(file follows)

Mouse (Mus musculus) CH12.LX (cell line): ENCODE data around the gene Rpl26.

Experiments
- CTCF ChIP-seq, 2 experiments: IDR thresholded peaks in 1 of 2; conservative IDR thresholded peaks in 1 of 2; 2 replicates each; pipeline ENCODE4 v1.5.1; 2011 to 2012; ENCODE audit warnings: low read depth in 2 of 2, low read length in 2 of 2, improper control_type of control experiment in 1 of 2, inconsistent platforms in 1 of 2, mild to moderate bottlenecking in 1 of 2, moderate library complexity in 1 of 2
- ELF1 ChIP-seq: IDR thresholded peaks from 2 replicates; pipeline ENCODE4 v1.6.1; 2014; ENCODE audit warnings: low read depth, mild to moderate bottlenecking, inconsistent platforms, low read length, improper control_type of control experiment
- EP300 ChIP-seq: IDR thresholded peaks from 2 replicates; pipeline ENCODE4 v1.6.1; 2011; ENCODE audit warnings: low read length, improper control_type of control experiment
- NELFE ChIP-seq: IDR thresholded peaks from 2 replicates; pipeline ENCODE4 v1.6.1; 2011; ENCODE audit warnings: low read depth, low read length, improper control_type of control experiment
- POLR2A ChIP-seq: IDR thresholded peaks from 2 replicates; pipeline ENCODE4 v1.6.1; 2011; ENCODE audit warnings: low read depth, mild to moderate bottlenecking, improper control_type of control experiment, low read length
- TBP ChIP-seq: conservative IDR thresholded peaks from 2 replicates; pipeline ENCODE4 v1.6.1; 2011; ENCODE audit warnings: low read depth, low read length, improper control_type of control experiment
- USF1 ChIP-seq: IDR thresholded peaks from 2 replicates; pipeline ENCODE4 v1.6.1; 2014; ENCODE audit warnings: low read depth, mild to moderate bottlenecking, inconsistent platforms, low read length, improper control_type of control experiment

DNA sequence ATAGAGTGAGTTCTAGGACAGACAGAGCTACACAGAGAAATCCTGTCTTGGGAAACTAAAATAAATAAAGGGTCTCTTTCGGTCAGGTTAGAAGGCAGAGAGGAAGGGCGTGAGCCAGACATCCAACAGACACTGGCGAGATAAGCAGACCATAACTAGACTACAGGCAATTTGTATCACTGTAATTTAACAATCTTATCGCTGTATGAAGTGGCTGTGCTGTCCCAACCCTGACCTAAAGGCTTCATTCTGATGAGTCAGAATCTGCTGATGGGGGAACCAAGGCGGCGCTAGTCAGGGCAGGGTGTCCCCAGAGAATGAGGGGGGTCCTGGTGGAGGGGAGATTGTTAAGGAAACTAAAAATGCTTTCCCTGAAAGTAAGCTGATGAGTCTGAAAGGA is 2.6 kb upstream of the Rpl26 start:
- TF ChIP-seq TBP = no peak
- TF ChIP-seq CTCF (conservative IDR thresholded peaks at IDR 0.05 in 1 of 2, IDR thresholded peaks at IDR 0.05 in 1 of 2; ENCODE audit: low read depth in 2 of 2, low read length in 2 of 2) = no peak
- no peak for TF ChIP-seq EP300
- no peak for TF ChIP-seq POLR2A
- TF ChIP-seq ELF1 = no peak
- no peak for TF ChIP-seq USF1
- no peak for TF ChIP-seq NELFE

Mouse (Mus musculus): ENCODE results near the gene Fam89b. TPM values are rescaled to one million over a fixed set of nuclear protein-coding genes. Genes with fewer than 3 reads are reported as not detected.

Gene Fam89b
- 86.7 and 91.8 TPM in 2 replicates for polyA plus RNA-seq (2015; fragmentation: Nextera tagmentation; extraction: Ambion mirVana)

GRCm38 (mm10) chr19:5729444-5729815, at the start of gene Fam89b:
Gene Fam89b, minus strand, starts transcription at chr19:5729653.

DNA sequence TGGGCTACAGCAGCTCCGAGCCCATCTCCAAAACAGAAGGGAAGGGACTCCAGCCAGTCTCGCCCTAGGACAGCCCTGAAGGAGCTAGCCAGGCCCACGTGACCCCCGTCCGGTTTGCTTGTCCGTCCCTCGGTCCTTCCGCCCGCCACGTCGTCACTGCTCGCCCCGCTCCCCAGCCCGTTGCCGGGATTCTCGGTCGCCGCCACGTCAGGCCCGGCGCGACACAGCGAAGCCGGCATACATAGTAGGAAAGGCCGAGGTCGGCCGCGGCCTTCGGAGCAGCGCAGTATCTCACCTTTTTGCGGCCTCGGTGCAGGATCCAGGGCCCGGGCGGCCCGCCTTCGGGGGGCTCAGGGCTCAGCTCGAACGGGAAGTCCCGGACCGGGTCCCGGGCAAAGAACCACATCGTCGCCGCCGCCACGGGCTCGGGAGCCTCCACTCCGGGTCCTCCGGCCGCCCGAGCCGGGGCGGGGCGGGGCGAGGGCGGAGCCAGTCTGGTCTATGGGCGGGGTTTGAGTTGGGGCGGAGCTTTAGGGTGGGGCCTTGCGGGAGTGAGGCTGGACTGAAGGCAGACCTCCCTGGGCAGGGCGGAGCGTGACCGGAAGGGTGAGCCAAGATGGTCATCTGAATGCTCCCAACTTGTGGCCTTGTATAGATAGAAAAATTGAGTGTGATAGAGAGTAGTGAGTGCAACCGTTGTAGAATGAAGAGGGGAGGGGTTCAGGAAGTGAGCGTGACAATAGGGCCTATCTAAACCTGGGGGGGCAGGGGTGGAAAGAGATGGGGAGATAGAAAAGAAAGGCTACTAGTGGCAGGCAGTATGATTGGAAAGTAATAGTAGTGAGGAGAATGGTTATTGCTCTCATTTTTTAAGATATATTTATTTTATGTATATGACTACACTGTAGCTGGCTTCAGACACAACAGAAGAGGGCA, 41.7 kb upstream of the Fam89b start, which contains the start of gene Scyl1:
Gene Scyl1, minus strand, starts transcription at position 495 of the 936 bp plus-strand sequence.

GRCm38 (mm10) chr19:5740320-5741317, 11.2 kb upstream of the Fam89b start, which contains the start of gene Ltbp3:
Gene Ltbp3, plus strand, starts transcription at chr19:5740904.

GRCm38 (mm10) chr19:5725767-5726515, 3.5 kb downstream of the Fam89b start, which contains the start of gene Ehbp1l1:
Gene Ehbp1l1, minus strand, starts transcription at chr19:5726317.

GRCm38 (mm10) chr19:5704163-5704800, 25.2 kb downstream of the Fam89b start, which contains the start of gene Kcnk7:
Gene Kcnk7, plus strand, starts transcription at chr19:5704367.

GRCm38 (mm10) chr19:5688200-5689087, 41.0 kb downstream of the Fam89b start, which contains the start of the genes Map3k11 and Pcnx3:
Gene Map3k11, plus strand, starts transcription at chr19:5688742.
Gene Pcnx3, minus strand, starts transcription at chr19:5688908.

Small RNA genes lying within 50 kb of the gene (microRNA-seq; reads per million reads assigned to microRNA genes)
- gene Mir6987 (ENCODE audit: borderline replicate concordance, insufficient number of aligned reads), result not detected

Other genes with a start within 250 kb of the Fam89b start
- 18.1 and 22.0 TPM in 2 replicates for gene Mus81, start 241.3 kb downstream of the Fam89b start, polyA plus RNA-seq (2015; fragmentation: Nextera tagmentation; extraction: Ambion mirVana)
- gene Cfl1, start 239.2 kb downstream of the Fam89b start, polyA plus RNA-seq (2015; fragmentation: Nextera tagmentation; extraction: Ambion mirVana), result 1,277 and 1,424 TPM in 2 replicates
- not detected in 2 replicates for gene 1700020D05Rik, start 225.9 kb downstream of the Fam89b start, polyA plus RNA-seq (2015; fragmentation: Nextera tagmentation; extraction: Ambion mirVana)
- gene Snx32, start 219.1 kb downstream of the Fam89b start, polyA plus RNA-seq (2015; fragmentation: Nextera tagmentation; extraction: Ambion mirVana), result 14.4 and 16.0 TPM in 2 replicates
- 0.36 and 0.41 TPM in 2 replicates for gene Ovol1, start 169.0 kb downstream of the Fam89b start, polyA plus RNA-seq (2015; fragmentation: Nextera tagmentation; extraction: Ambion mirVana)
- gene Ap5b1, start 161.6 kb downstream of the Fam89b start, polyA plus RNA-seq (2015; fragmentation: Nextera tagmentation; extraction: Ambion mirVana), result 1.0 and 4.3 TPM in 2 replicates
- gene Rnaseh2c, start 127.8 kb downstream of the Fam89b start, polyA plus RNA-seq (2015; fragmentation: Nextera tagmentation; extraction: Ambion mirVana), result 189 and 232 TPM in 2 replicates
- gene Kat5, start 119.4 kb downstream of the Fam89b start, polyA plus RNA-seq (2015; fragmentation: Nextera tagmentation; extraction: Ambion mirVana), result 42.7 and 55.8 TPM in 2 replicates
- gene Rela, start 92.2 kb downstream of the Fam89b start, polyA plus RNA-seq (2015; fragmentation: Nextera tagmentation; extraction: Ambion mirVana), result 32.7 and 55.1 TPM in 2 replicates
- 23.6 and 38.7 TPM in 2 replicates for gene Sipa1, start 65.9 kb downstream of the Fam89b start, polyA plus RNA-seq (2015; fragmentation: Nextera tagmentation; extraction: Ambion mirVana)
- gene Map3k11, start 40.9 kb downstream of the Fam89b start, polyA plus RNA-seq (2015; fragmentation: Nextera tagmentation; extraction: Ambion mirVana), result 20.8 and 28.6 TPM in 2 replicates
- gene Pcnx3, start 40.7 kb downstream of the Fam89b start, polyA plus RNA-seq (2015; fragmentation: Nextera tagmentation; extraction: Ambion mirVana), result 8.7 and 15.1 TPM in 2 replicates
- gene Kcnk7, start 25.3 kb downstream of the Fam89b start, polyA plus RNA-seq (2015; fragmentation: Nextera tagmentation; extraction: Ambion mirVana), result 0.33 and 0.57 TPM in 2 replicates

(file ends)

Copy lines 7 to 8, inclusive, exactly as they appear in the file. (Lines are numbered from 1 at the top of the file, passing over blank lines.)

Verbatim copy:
- POLR2A ChIP-seq: IDR thresholded peaks from 2 replicates; pipeline ENCODE4 v1.6.1; 2011; ENCODE audit warnings: low read depth, mild to moderate bottlenecking, improper control_type of control experiment, low read length
- TBP ChIP-seq: conservative IDR thresholded peaks from 2 replicates; pipeline ENCODE4 v1.6.1; 2011; ENCODE audit warnings: low read depth, low read length, improper control_type of control experiment